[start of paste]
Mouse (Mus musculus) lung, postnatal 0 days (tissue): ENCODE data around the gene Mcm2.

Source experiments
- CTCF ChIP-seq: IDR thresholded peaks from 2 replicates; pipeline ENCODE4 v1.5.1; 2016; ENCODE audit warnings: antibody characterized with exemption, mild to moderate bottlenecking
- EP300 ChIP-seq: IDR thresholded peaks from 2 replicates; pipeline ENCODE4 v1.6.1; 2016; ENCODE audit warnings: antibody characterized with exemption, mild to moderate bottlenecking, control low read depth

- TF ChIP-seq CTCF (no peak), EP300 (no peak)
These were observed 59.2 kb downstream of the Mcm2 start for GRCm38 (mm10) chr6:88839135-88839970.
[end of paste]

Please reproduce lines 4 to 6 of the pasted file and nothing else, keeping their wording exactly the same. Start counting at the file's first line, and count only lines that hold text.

- EP300 ChIP-seq: IDR thresholded peaks from 2 replicates; pipeline ENCODE4 v1.6.1; 2016; ENCODE audit warnings: antibody characterized with exemption, mild to moderate bottlenecking, control low read depth

- TF ChIP-seq CTCF (no peak), EP300 (no peak)
These were observed 59.2 kb downstream of the Mcm2 start for GRCm38 (mm10) chr6:88839135-88839970.